Pat Greer Remebers her Mother, Hiedi

Holbrook Arizona 1938 to 1941

I remember Mama feeding strange looking men on the back step of our house. They usually offered to do some work, but with a small house and small yard, I don’t recall that they did much. Our house was only a couple of blocks from the Railroad - just across US 66. Dad said that we had a cross painted on our gate. I knew this was not so because we didn’t even have a fence, must less a gate. I remember asking mama why they didn’t eat at the table, and she said that they were happier to be outside because they were used to it. She also occasionally gave them Dad’s old clothes. Now, Dad wore clothes that today we wouldn’t be caught dead in. She darned the holes in the seat of his pants, sewed up the holes in pockets. She turned cuffs on his shirts, and I think also turned the collars on the shirts. By the time she let them go, they had to be really pretty well shot.

One day in July, it rained (rare occasion) and after dinner we all piled into the old Chevy (well, I think it was a Chevy, dad never drove anything else) - and went out to check on a tank that Dad had been working on. He wanted to see if any of the rain run-off had been caught. Mom was very pregnant with what would be Sheila. Dad decided to drive across the top of the dam and Mama said not to because it was too new and soft. Of course, he tried it anyhow…. And got hopelessly stuck. Bobbie and I were barefoot - we never wore shoes in the summer. The land all around was covered with Bullheads. Our feet were pretty tough, but not tough enough for a couple of miles of bullheads. So, Mama would walk a hundred yards ahead and stop and clear off the stickers in a small area. Then dad would carry us - one at a time - up to the clear space. It was quite a long ways to highway 66 and I’m sure he was beat by the time we finally got there and managed to hitch a ride into town.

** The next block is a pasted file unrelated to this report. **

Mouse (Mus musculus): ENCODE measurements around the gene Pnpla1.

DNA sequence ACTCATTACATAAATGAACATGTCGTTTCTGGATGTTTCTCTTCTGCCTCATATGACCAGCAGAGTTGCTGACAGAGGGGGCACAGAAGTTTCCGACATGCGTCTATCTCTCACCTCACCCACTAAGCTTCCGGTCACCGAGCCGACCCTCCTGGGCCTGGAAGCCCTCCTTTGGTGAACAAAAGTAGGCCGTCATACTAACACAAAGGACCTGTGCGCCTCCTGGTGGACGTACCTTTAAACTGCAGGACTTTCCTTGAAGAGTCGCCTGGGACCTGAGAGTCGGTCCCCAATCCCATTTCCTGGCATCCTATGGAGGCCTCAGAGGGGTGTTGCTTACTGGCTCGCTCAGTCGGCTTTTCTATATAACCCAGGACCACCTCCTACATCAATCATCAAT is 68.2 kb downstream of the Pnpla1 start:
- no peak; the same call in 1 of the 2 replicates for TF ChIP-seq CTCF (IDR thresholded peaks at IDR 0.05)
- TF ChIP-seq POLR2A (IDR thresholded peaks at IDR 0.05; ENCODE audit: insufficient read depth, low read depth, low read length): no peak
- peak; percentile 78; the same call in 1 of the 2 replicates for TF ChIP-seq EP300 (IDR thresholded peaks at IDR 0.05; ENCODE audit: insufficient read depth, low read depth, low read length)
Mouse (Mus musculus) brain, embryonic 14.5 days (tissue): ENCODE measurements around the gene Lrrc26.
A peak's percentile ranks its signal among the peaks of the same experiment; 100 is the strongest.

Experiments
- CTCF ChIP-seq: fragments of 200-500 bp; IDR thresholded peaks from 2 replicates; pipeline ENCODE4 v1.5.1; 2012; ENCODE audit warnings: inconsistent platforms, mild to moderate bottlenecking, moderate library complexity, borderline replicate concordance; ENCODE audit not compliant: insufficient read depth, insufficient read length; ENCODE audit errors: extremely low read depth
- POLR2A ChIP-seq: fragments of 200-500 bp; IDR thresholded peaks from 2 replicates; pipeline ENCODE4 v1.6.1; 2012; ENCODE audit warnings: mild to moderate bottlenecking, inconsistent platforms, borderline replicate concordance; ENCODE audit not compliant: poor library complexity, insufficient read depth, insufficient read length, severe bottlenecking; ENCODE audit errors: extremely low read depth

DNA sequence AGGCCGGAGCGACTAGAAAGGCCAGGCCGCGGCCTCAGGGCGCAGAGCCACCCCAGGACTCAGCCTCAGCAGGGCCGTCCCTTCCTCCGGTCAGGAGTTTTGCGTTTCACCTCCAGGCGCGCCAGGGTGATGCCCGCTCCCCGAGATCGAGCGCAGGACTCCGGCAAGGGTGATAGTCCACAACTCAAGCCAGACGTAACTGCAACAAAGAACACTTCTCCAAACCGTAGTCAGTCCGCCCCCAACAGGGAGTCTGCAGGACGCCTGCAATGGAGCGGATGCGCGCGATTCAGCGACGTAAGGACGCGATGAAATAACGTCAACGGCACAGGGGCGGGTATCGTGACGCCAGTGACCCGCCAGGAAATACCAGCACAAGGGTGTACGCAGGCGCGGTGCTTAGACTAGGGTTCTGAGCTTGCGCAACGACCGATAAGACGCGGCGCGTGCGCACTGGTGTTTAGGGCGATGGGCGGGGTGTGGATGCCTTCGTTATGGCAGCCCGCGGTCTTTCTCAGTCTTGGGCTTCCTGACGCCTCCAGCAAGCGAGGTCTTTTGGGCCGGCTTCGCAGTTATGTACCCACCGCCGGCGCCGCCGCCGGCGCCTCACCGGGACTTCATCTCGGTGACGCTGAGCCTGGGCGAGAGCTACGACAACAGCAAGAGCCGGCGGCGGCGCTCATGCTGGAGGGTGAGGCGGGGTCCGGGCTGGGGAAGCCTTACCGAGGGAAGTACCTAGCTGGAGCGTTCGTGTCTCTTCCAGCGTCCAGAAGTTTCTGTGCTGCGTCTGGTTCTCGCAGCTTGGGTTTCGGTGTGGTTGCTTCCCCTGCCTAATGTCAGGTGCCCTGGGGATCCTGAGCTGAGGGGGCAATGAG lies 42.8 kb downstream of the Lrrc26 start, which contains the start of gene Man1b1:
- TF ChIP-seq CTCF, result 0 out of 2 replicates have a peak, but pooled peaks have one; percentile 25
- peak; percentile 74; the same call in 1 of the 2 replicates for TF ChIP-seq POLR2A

I have very dim recollection of swimming in a railroad tank. It was night and very hot. We climbed up the ladder on the outside of the tank and dropped down to the water. Of course Bobbie and I could not swim, and had to hold on to Mama and Dad the whole time we were there. It was fun and we were mad when Dad said we had to leave because a train was coming for its drink.

One day Bobbie and I were playing in the garage. Sheila was a very young toddler and quite a nuisance to us. We found a trunk and managed to get it open. Among the clothes and blankets inside were Moth Balls. I’m sure that we did not know they were poisonous, but we also knew that they were not candy. However, we told Sheila they were candy and she ate some of them. Mama was furious. She made Sheila throw up right there and then she really whopped Bobbie and I. We didn’t ever go into that garage again.

I remember Tamarisk (salt cedar) switches!!! When we were naughty (seemed to be quite often) Mama would tell us to go out and cut a switch. I always tried to get a really small one. Then we stripped the leaves off and took it to Mama. She would switch the backs of our legs with it. It stung like crazy. One day I decided I would not go cut one. So Mama went out and cut a really large switch and used it on me. Never tried that again.

There was a party (for adults) at a ranch somewhere outside of town. We were apparently mis-behaving so Mama stuck all three of us up in the branches of a tree on the patio. She gave us a cupful of olives and told us to be quiet. Sheila took a bite of each of those olives and handed it on to us. Said she was looking for “a good one”. I remember that Mama and Dad were given presents (could this have been a going away party when we left Holbrook). I think Dad was given new Handkerchiefs, but can’t remember what Mama got.